And while last week Ava had to discover her true identity as a clone and make a certain level of peace with it at breakneck speed, here she’s allowed to stew for a while in what these revelations mean. And when a new unsettling revelation is added to the mix, that she’s not even the first Ava clone Rip recruited, but the latest in a long line of replacement Avas, there is no peace to be made. You wouldn’t expect someone to recover from a bombshell like that so quickly, and Ava is not forced to here. She’ll undoubtedly get some closure on it in next week’s finale, but for now her emotions and sense of self are still in tumult, and that’s as it should be.
Then, of course, we have Amaya’s story, which pays off a plotline established way back in Season 2, that she must one day return to her own time and her own village, knowing she will live to see it destroyed and her people murdered. This has been a weight on Amaya for so long, her decision to finally say “Screw history!” and save her village comes packed with emotional power, and for such a dark story to end on a moment of such triumph makes for a wonderful payoff. And while the story touches on what all this means for the romance between Nate and Amaya, the final resolution to that is still to come.
Everything this episode does that depends on character development and emotional connection is allowed to progress naturally without feeling rushed. Instead, all the frantic pacing is given to the episode’s goofier, action-oriented elements: demonic transformations, battles with psychic gorillas, getting life advice from a future president, and, of course, meeting John Noble.
The idea that, in order to manipulate Nora, Ray needs to shrink down, fly into her ear, and pretend to be Mallus speaking to her, is already pretty silly. But what sets Legends of Tomorrow apart from the other Arrowverse shows, or any other superhero show out there, is that they don’t try to justify this silliness with a voice modulator that makes Ray sound like Mallus. No, they double down on how ridiculous it is by having the Legends notice that Mallus sounds exactly like Denethor from the Lord of the Rings movies. Which, of course he does, because they’re played by the same actor. So Ray travels back to 1990’s New Zealand and gets John Noble, the actor who voices Mallus, to read some lines that Ray will record and use to impersonate Mallus.
I almost couldn’t believe that was happening as I watched it. It’s such an audacious move, and it is what makes Legends my favorite Arrowverse show hands down. That we can have all those solid emotional beats I mentioned earlier as well as this insane meta-fictional twist, plus a talking gorilla in a jar? This is truly the best time in the world to be a superhero fan.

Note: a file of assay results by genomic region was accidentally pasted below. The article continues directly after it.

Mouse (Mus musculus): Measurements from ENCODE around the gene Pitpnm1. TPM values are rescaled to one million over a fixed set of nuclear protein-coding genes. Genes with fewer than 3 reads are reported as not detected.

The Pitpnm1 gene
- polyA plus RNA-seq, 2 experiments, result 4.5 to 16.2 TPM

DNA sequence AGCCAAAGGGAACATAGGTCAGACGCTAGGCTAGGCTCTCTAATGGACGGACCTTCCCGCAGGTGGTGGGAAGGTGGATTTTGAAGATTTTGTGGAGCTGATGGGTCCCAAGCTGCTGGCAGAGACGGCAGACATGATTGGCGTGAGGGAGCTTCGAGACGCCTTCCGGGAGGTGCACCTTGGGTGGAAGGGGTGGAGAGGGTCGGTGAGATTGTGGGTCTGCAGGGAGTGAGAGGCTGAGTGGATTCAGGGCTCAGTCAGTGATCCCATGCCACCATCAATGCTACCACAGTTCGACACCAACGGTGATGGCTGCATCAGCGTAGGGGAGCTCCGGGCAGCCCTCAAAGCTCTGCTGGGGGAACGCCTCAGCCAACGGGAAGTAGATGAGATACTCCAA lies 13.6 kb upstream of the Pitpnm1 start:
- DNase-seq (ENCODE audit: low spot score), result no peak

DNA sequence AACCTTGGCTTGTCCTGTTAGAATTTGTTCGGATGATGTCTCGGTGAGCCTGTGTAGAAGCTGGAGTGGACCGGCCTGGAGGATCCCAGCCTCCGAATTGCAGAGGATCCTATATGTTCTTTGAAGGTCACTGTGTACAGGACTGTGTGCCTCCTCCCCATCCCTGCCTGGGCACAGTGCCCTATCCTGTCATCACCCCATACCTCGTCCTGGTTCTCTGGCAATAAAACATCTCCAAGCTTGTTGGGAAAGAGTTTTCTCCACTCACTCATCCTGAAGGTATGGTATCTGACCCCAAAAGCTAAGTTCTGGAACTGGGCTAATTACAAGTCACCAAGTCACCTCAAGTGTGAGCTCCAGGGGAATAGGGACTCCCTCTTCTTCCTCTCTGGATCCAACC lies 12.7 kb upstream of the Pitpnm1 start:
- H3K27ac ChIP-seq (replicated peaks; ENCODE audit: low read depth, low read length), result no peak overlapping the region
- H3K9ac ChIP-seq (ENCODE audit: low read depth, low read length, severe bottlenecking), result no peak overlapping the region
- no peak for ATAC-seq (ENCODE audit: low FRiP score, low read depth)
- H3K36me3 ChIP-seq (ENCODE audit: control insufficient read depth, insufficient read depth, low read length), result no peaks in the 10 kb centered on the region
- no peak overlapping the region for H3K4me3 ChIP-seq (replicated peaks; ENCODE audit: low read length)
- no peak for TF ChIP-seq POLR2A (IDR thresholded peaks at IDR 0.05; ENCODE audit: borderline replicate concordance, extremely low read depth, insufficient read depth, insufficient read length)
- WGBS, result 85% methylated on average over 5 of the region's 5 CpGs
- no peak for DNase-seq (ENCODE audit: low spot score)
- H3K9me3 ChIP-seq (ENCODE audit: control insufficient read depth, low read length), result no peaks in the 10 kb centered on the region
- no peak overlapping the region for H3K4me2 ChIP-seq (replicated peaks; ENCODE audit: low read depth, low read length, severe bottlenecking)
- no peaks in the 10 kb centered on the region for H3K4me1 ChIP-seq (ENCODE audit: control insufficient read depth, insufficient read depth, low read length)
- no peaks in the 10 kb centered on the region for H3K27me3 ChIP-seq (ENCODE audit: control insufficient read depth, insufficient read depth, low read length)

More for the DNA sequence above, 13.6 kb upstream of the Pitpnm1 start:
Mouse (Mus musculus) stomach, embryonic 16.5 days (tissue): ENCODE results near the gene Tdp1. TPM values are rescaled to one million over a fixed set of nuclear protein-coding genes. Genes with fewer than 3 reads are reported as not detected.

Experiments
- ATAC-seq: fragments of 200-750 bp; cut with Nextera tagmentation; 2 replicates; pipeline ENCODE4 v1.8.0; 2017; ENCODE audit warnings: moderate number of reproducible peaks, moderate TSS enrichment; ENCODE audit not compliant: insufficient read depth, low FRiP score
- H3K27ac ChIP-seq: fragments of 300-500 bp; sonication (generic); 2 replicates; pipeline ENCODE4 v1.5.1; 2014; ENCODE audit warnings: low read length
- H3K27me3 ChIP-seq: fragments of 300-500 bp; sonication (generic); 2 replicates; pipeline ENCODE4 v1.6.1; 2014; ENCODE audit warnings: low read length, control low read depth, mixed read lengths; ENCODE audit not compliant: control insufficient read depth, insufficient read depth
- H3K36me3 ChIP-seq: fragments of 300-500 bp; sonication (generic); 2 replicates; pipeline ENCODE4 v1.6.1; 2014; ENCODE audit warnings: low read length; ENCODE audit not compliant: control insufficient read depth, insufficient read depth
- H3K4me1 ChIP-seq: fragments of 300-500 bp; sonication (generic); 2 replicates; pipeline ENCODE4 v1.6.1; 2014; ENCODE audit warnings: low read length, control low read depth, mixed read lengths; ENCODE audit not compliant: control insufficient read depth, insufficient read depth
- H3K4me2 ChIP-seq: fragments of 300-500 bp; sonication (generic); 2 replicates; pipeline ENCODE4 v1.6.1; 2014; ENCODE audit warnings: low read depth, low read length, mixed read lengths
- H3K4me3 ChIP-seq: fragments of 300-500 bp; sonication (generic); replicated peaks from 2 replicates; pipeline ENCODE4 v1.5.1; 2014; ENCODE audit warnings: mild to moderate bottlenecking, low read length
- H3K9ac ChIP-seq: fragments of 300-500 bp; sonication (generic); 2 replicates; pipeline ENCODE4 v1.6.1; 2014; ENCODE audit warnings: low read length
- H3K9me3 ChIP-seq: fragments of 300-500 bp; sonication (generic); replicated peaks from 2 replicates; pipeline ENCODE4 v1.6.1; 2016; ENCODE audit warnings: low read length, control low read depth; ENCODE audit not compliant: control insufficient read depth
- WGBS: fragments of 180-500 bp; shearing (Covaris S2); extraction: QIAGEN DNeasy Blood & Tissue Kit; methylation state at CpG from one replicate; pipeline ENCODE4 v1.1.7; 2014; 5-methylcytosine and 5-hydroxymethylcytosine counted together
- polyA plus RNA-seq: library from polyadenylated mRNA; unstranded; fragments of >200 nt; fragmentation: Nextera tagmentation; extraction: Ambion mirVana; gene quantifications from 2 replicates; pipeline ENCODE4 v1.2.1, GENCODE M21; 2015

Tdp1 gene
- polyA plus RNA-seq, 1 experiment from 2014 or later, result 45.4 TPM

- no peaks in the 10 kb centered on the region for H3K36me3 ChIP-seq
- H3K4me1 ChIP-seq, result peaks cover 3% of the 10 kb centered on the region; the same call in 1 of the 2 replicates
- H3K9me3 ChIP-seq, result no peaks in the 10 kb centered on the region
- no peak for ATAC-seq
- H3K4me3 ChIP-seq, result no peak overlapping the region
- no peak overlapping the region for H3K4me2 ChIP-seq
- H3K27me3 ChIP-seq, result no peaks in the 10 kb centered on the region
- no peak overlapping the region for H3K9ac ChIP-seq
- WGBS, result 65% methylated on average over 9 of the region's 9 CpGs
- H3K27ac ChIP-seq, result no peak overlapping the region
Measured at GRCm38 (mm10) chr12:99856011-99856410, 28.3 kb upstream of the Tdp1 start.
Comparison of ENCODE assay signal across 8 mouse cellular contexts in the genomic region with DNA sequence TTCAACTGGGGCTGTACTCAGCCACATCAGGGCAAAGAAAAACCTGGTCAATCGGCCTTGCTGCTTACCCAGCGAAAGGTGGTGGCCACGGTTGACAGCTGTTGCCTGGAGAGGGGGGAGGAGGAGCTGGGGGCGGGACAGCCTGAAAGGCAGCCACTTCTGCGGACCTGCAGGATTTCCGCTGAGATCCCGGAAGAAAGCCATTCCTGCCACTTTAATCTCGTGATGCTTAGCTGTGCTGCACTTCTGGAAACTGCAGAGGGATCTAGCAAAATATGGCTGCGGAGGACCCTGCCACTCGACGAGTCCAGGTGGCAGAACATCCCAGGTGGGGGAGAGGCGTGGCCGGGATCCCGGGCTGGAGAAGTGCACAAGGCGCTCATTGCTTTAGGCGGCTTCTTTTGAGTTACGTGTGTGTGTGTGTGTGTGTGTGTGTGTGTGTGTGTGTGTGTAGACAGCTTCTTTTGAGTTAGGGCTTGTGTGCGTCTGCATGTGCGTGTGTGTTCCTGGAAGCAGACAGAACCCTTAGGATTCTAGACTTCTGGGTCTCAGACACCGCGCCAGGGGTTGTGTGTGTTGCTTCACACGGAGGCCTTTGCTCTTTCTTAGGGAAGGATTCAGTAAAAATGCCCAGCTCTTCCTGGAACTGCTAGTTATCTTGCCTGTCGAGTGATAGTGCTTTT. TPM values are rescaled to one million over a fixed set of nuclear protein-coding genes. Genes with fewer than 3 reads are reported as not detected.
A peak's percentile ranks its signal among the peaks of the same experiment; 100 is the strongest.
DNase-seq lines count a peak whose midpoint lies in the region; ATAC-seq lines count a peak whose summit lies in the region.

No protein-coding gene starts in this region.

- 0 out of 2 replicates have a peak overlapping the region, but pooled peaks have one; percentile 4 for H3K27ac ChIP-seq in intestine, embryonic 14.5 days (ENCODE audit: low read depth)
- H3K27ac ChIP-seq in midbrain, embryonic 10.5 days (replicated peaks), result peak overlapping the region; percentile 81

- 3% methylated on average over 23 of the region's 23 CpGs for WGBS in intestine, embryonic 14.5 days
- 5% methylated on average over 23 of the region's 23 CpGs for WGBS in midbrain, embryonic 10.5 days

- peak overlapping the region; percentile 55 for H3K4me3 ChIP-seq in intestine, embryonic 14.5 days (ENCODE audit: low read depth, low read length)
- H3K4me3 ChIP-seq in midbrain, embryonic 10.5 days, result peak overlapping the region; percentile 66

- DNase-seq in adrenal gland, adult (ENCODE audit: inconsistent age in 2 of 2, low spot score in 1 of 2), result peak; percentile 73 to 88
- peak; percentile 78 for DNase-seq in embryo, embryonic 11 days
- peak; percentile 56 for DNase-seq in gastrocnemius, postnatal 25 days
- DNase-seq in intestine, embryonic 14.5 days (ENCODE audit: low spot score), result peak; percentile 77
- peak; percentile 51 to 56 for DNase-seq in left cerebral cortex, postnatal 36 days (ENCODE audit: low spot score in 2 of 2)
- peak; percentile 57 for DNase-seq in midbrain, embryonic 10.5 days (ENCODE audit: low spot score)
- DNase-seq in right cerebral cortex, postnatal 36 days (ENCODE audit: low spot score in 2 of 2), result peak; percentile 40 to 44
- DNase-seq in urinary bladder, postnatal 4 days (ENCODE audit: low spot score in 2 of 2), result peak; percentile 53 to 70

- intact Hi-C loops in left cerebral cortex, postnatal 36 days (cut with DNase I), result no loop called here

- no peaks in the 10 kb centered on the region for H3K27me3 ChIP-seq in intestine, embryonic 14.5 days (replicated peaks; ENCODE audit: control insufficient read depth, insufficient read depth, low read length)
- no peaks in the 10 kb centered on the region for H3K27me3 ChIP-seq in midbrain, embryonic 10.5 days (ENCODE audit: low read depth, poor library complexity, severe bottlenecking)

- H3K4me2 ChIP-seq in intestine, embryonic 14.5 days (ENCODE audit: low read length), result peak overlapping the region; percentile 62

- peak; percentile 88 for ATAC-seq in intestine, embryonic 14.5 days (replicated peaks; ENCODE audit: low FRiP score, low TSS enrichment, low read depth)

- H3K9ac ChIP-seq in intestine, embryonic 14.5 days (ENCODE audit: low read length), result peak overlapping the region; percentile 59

- I’m not sure what commentary on current events, if any, is meant by having Oliver fire the people investigating his criminal activities and getting obstruction of justice charges brought against him.
- Are Diaz and Laurel going to get high together off of Vertigo, or is there something more important in that vial?
- I had a lot of negative stuff to say about Arrow this week, but I will admit, the fight scenes are still top notch. John and Oliver’s brawl in the Arrow cave was very real and brutal, and them fighting as a duo in the Vertigo lab was full of great moments
- Black Lightning also had a fantastic superhero tag-team fight. Whenever Jefferson and Anissa are in the field together, they’re pure awesomeness.
- Here’s how you know Gambi is a trained spy. The Pierces went back to their regular jobs without taking any measures to hide from the ASA, while Gambi has continued to work out of the basement of his tailor shop, but he put a “We’re Closed” sign up in the window. Genius!
- On Legends, Mallus was extra creepy while possessing Nora. Slithering back and forth like a snake, putting way too much pleasure into the word “flesh”, just real great stuff.
- Damien Darhk, summing up what makes Legends so great: “Is that a joke plan or a real plan?”
- I know a lot of people thought it was too cheesy and didn’t make much sense, but screw it, I laughed hard at “Make America Grodd Again!”
- Maise Richardson Sellers’s old age makeup, though? Yeah, that was rough.
- I’m also not sure how to feel about Mallus’s true form. One the one hand, it’s kinda hokey. On the other hand, it’s kinda the good kind of hokey (if you listen to the AfterBuzz TV aftershow for Legends, they describe it as basically a heavy metal album cover demon come to life). On the other other hand, just being a large CGI monster isn’t too intimidating when we saw the Legends beat down another large CGI monster this very episode.
- The fight with Grodd was pretty awesome, though. The effects work on him seems to get better every time he shows up.
MVP of the Week: Damien Darhk.
Neal McDonough has always been a blast as Damien the moustache twirling villain who delights in his own evil, but here he brings genuine pathos to the role. The scene where he says goodbye to Nora, knowing he might never see her again, and has to act like it doesn’t bother him . . . I got all misty eyed.
Question of the Week: Since all the Arrowverse shows have been renewed for another season, who would you like to see be the villain of next season’s big crossover?